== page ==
1-1/2 Tablespoons peeled finely chopped fresh ginger or ½ teaspoon ground dried ginger
2 teaspoons cumin seed, toasted and ground
2 teaspoons coriander seed, toasted and ground
½ teaspoon ground turmeric
1 teaspoon salt
½-3/4 teaspoon ground medium-hot Indian chilies (or ½ teaspoon cayenne pepper)
¼ cup coarsely chopped fresh cilantro


  1. Heat 2 Tablespoons oil in large sauté pan.  Add potatoes and brown sides. Remove potatoes from pan and set aside.
  2. Add 1 Tablespoon oil to the pan and brown cauliflower; remove from pan.
  3. Add final Tablespoon of oil to the pan along with fresh ginger if using and mustard seed and stir to toast until seeds begin to pop.
  4. Add chickpeas, cauliflower, potatoes, dried ginger if using, cumin and coriander, turmeric, salt and chilies.
  5. Add ½ cup water, stir well and cover to steam.
  6. Allow to steam 5 minutes before serving.
  7. Stir in cilantro just before serving.
Mango Chutney
Makes 1 cup


1-1/2 teaspoons peanut or canola oil
½ teaspoon Bengali “five spice” aka. Panchphoran (equal parts nigella, fenugreek, brown/black mustard seed, cumin seed, fennel seed)
6-7 ounces frozen or fresh chopped ripe mango
2/3 teaspoon salt
2-1/3” ginger peeled, sliced and cut into slivers or ½ teaspoon ground dried ginger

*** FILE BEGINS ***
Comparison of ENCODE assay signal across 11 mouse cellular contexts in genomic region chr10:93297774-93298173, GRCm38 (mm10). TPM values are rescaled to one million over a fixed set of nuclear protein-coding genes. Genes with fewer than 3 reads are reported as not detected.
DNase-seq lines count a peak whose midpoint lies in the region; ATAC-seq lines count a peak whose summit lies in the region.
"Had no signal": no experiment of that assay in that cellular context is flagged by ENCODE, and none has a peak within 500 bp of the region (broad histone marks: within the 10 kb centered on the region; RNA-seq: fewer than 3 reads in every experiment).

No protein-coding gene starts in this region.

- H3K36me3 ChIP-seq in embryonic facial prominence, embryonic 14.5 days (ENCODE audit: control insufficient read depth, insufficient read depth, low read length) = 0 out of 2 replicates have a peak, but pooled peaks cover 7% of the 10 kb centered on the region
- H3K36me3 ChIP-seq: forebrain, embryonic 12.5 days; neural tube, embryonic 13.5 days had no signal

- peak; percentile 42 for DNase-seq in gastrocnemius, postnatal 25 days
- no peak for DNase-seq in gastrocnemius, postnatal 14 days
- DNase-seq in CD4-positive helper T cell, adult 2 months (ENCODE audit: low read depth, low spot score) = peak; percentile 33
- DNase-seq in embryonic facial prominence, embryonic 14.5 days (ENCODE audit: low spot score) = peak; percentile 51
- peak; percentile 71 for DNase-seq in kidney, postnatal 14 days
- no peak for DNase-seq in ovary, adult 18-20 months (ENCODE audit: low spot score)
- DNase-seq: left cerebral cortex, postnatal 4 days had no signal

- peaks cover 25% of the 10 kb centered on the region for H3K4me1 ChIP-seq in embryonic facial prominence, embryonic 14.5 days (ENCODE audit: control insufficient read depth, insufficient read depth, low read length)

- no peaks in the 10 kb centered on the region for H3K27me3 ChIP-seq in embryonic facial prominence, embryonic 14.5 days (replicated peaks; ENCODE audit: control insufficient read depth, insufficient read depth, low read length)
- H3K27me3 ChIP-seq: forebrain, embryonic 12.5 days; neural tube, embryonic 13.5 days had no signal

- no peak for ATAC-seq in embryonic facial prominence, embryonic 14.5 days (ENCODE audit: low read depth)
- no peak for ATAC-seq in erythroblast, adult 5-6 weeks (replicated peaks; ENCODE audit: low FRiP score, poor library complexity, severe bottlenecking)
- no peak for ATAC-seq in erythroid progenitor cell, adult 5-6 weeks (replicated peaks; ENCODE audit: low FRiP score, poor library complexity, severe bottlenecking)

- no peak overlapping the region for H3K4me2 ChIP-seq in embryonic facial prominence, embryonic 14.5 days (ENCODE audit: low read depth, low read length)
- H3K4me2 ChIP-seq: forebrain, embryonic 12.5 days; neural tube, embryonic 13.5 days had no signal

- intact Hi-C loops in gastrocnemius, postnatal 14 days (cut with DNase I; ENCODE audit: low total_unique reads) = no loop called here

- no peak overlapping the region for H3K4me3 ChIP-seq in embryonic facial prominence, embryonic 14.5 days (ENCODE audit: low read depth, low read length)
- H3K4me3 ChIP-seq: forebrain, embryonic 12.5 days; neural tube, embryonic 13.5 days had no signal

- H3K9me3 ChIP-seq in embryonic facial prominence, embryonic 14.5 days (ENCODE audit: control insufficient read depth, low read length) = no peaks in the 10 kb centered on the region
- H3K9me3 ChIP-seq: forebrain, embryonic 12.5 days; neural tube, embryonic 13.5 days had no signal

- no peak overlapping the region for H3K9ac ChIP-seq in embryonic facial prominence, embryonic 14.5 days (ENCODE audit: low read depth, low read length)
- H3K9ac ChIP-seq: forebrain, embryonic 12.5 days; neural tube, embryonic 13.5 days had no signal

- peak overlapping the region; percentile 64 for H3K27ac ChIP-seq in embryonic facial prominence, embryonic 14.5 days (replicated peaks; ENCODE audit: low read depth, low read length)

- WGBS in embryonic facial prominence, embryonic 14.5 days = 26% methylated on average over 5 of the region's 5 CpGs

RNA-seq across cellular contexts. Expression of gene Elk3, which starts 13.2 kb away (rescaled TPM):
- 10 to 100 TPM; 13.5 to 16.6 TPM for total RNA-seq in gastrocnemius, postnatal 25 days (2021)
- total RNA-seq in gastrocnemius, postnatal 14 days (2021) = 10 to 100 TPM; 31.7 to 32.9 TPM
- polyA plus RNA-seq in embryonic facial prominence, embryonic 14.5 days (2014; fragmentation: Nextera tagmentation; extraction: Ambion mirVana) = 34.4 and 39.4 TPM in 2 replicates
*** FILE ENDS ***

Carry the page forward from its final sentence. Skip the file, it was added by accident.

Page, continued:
1 clove garlic, crushed well with the side of a knife
½ cup cider or white distilled vinegar
½ cup sugar
¼ teaspoon turmeric
1/3-1/2 teaspoon cayenne


  1. Heat oil and Bengali “five spice” in a small saucepan until fragrant but not dark.
  2. Add mango, salt, ginger, garlic, vinegar, sugar, turmeric and cayenne.
  3. Stir all ingredients and bring to a simmer over medium heat.  Allow to cook uncovered for 5 minutes to thicken a bit, stirring occasionally.
  4. Reduce heat to low and cook barely simmering for 30 more minutes, stirring occasionally.
  5. Put into a clean glass or ceramic jar to cool and cover with a non-corrosive lid.  Keep refrigerated.  It can be eaten right away, but keeps for weeks in the refrigerator.
Vegan Yogurt Substitute
½ cup firm silken tofu
1-½ teaspoons lemon juice

Blend ingredients together until completely smooth.  Store in the refrigerator.

Toasting Papads
1 package of papads of choice (I like cumin seed ones)

Turn a large burner on an electric stove or heat a cast iron pan well over a gas flame.  Use tongs to flip the papad as it puffs, crinkles and develops little tiny bubbles on each side and dulls in color throughout while getting tiny charred spots in a few places.  It works best to flip a few times quickly so that both sides get done without it curling up on you.  On an electric stove, you can put it right on the burner.  For the cast iron pan, there is no need to oil the pan.

--The Meal --
On each plate, I placed a serving of the Lentils and Aloo Gobi with Chana each with a dollop of of Vegan Yogurt Substitute on top.  Mango chutney was on the side, but quickly got mixed into the Aloo Gobi and the yogurt throughly mixed into both dishes.  We used toasted cumin seed papads to scoop up chutney and lentils as well.  

This definitely got two thumbs' up - and an S.O. that believes I can cook!